“See I am doing a new thing, now it springs forth. Do you not perceive it?” Isaiah 43:19.
In my old position I facilitated change processes with congregations. I worked with teams of leaders from congregations. I worked with them, they worked with their congregation. I knew the stages of the strategy. I knew what was next. I was the change agent, and they were the ones being changed. It was nice. It was comfortable.
As I was leading these local strategies, my denomination started its own internal change process. Since I studied change, I recognized the process and trusted the leaders. My colleagues and I were included in some of the listening and learning phases, but we weren’t part of the big decisions. When the innovations were rolled out, there was a bit of grumbling. We gathered in small groups and the questions mumbled up: How is this supposed to help? Why do they think this will work? Why didn’t they ask us about that? What problems are they trying to fix?
We were all part of the same organization, but I could hear that we were not experiencing this process the same way. “We” were being changed by “them.” I listened to my colleagues and then, ever so smugly, announced:
We all lead adaptive change strategies! By definition, adaptive change is a discovery process where the end is unknown! The denomination is going through an adaptive change! This is what it feels like to be in a change process when you are not in charge. And this is what congregation members feel like in our processes.
My colleagues grumbled in recognition but maintained that they could have done things better, they could have told us more, they should have been more transparent. Evidently, being the one on the receiving end of the changes gave us license to complain and insinuate that they were, possibly, incompetent.
But God remembered by smugness and said:
“You are next. See, I am doing a new thing in your life, now it springs forth. Do you not perceive it?
Oh, I perceived it alright. God knows better than to be subtle with me. The new thing was obvious, it scared me--and that surprised me. I thought I was all about the new thing! Turns out I really only like ‘new things’ when they are my idea. I like being the change agent, not the recipient. Maybe it’s not just me, maybe it’s you too, but what can we do?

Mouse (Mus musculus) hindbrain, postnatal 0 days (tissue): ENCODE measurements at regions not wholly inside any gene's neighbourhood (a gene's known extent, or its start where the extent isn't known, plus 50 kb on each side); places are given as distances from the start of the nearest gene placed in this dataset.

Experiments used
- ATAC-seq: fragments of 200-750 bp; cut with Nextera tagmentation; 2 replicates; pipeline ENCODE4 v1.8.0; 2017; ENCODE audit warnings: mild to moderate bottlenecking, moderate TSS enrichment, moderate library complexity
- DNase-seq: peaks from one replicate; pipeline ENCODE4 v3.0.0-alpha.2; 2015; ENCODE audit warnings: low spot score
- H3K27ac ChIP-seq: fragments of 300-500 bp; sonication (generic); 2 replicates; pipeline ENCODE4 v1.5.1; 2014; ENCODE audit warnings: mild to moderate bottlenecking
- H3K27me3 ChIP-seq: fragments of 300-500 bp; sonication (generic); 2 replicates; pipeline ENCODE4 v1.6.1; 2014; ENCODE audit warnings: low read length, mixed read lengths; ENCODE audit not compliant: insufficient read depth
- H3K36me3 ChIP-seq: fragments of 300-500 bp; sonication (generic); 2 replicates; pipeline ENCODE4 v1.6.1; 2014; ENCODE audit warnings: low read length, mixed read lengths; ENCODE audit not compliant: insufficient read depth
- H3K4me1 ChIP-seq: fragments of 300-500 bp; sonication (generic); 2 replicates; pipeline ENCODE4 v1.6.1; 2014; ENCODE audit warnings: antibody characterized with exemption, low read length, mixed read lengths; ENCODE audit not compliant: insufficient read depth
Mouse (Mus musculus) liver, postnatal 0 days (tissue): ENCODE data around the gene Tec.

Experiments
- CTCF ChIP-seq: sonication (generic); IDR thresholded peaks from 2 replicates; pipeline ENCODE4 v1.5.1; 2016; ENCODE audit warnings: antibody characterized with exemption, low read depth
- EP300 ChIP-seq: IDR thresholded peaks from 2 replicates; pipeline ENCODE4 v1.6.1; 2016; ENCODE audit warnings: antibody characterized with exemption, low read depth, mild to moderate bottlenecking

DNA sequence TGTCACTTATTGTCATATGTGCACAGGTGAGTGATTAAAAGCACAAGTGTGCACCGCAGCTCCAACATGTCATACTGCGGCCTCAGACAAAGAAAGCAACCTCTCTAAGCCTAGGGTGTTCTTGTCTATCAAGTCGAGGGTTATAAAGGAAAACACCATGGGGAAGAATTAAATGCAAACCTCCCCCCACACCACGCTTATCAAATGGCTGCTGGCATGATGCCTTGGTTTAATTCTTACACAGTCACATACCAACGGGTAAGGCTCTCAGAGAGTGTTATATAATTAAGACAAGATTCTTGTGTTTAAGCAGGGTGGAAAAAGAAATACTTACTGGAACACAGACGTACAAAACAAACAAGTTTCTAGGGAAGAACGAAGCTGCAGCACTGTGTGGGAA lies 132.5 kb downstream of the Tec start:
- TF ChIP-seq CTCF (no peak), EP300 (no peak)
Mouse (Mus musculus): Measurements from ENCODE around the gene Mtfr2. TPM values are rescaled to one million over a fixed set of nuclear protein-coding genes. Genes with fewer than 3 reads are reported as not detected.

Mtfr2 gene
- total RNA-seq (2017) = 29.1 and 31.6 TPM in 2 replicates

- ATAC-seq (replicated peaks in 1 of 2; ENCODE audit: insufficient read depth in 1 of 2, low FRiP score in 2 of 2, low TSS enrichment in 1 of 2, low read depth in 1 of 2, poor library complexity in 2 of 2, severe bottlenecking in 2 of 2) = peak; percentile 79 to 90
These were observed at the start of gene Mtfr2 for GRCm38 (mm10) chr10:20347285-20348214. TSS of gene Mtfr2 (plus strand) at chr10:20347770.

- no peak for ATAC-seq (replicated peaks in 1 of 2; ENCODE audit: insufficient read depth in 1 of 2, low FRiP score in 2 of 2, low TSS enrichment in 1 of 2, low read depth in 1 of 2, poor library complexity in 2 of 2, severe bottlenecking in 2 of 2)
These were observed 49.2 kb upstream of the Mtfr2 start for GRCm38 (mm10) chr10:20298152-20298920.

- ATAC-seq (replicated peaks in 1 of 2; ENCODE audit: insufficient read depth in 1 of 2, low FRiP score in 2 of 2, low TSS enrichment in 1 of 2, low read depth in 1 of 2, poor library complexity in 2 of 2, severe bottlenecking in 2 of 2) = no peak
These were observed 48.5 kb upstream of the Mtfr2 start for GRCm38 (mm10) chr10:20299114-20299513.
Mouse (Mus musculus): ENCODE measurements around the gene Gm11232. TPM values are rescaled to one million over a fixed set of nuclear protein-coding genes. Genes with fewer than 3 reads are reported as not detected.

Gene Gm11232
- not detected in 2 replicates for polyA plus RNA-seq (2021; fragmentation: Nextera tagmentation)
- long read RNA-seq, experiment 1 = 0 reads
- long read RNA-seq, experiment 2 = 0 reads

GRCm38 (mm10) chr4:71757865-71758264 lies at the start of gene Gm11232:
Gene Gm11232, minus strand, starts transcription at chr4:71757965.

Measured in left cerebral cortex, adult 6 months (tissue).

One of the ways to minimize resistance to change is to listen for and protect what people treasure most. It’s one of the key principles of Appreciative Inquiry. I treasure congregations and I want the people in them to experience the fullness of God’s love for all people. It’s what I did in my old position, and the one before that, and the one before that. It’s why I developed Living the Resurrection in the first place.
Knowing what I treasure, I listened as God spoke to me through Scripture, through family, friends and through colleagues. I felt God nudging me to expand Living the Resurrection and turn it into my full-time work. It’s all a bit intimidating, but I trust that God is part of this. As I live into this new thing, I hear Matthew 28 complete the Isaiah 43 passage.
See I am doing a new thing, do you not perceive it?
And remember, I am with you always, to the end of the age.
This blog and all the offerings on the Living the Resurrection website are the innovations that came out of my listening and learning. I’m still a bit afraid, but God has surrounded me with partners, associates, supportive colleagues, and family, so I know I’m not alone.
Change is difficult. Being changed is disturbing. But new life is springing forth from the ground of Jesus’ promise. Let’s be patient with one another as God helps each of us see that what we treasure is still part of God’s new thing. We can participate in what God is up to, even if it wasn’t our idea.